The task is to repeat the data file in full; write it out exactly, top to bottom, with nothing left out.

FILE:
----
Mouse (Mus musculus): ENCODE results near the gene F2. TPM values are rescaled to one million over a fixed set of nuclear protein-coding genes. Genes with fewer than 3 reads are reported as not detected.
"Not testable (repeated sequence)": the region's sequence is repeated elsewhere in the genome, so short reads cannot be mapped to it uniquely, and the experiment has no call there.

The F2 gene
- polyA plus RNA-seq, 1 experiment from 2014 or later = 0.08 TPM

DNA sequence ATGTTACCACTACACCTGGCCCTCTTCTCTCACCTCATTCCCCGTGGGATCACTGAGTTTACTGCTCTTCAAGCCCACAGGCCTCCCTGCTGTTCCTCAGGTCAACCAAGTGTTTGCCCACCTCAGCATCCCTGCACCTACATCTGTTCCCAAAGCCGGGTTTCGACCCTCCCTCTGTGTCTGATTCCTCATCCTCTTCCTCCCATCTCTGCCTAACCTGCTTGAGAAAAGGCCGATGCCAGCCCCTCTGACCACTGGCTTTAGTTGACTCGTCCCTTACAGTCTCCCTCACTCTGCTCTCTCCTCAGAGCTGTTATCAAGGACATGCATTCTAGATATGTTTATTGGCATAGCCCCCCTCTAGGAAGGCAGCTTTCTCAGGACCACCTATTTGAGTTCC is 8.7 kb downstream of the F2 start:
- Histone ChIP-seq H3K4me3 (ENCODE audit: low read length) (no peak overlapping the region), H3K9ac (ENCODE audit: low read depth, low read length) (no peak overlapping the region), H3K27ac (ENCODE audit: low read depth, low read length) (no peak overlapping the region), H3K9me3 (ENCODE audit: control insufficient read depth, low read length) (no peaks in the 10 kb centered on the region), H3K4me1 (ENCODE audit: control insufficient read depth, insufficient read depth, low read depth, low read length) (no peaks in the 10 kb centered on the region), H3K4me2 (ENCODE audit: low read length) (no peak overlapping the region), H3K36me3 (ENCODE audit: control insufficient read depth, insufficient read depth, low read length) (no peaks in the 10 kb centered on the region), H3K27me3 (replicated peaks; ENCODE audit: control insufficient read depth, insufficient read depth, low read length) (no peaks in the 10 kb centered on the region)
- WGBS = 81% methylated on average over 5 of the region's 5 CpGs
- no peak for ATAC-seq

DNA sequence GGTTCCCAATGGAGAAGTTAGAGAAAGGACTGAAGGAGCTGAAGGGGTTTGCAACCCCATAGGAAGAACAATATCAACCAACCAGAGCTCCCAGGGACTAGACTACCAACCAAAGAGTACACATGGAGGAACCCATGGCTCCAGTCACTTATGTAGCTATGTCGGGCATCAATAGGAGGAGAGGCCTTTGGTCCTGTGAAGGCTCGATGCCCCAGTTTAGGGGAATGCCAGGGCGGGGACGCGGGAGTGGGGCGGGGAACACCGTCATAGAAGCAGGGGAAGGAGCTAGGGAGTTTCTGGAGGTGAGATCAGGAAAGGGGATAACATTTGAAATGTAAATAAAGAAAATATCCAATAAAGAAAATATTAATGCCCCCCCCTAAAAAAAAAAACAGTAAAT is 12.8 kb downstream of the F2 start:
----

Mouse (Mus musculus): ENCODE results near the gene F2. TPM values are rescaled to one million over a fixed set of nuclear protein-coding genes. Genes with fewer than 3 reads are reported as not detected.
"Not testable (repeated sequence)": the region's sequence is repeated elsewhere in the genome, so short reads cannot be mapped to it uniquely, and the experiment has no call there.

The F2 gene
- polyA plus RNA-seq, 1 experiment from 2014 or later = 0.08 TPM

DNA sequence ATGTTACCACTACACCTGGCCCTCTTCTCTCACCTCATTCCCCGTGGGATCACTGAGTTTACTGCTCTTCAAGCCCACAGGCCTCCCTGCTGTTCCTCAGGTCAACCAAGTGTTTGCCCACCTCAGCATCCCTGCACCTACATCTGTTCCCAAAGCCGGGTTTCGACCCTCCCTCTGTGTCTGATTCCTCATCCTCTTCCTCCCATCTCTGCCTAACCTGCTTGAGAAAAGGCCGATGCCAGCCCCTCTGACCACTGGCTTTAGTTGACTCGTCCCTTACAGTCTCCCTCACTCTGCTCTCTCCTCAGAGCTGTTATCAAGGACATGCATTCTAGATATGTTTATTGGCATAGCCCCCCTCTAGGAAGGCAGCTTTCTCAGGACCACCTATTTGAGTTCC is 8.7 kb downstream of the F2 start:
- Histone ChIP-seq H3K4me3 (ENCODE audit: low read length) (no peak overlapping the region), H3K9ac (ENCODE audit: low read depth, low read length) (no peak overlapping the region), H3K27ac (ENCODE audit: low read depth, low read length) (no peak overlapping the region), H3K9me3 (ENCODE audit: control insufficient read depth, low read length) (no peaks in the 10 kb centered on the region), H3K4me1 (ENCODE audit: control insufficient read depth, insufficient read depth, low read depth, low read length) (no peaks in the 10 kb centered on the region), H3K4me2 (ENCODE audit: low read length) (no peak overlapping the region), H3K36me3 (ENCODE audit: control insufficient read depth, insufficient read depth, low read length) (no peaks in the 10 kb centered on the region), H3K27me3 (replicated peaks; ENCODE audit: control insufficient read depth, insufficient read depth, low read length) (no peaks in the 10 kb centered on the region)
- WGBS = 81% methylated on average over 5 of the region's 5 CpGs
- no peak for ATAC-seq

DNA sequence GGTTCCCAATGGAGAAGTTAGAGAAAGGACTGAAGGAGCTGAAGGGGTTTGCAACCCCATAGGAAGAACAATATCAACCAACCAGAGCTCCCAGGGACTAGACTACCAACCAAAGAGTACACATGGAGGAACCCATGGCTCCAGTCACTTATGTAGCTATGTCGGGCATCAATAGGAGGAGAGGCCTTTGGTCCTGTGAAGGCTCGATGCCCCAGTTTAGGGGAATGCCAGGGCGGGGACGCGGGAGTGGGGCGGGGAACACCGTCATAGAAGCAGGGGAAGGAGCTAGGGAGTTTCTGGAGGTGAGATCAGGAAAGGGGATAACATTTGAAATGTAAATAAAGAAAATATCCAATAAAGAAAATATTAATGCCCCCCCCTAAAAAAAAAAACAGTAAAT is 12.8 kb downstream of the F2 start: